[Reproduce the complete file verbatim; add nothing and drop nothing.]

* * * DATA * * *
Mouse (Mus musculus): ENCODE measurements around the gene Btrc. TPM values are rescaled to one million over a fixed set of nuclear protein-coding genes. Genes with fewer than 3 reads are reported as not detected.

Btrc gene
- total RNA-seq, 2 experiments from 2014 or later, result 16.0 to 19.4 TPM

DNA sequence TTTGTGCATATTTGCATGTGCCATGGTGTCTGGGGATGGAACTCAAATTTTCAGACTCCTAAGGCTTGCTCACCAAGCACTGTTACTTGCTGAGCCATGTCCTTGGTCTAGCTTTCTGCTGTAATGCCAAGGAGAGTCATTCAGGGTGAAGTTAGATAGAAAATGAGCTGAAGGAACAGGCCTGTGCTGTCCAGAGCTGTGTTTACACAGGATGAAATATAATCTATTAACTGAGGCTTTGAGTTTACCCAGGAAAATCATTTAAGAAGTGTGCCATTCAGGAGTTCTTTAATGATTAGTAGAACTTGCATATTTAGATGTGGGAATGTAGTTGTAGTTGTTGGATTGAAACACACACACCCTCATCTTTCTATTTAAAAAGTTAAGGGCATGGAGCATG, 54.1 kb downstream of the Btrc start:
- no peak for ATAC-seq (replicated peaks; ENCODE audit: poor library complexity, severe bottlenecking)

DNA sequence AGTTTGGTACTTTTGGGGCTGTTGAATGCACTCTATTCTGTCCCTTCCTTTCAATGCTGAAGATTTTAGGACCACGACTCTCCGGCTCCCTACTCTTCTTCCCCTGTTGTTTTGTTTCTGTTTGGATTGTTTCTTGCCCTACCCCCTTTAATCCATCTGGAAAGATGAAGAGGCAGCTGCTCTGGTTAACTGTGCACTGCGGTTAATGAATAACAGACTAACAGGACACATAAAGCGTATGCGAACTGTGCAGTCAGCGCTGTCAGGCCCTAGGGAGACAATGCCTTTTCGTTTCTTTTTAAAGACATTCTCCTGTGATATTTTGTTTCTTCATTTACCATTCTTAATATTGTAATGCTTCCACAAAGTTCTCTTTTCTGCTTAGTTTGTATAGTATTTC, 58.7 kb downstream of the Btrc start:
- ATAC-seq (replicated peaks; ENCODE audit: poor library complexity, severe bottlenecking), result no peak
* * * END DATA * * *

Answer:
Mouse (Mus musculus): ENCODE measurements around the gene Btrc. TPM values are rescaled to one million over a fixed set of nuclear protein-coding genes. Genes with fewer than 3 reads are reported as not detected.

Btrc gene
- total RNA-seq, 2 experiments from 2014 or later, result 16.0 to 19.4 TPM

DNA sequence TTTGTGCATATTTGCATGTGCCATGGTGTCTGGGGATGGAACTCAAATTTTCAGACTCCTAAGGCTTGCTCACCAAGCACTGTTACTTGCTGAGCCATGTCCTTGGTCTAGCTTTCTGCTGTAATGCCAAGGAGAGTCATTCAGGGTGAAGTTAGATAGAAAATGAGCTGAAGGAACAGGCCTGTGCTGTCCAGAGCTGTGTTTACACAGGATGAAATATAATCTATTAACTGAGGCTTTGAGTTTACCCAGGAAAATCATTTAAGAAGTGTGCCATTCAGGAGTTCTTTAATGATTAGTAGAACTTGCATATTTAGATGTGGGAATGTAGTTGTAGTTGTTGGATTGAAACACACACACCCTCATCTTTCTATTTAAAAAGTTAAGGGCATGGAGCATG, 54.1 kb downstream of the Btrc start:
- no peak for ATAC-seq (replicated peaks; ENCODE audit: poor library complexity, severe bottlenecking)

DNA sequence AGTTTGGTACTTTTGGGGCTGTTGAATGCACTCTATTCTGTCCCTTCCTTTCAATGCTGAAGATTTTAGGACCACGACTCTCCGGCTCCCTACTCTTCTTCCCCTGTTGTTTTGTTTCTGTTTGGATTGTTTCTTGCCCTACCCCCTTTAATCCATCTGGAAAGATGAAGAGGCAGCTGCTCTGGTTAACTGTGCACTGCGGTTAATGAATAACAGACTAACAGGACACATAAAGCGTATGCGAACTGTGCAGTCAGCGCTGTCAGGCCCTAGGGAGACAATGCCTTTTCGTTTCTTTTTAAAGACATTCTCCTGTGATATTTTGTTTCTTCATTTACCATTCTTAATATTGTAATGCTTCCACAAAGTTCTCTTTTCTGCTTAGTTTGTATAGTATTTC, 58.7 kb downstream of the Btrc start:
- ATAC-seq (replicated peaks; ENCODE audit: poor library complexity, severe bottlenecking), result no peak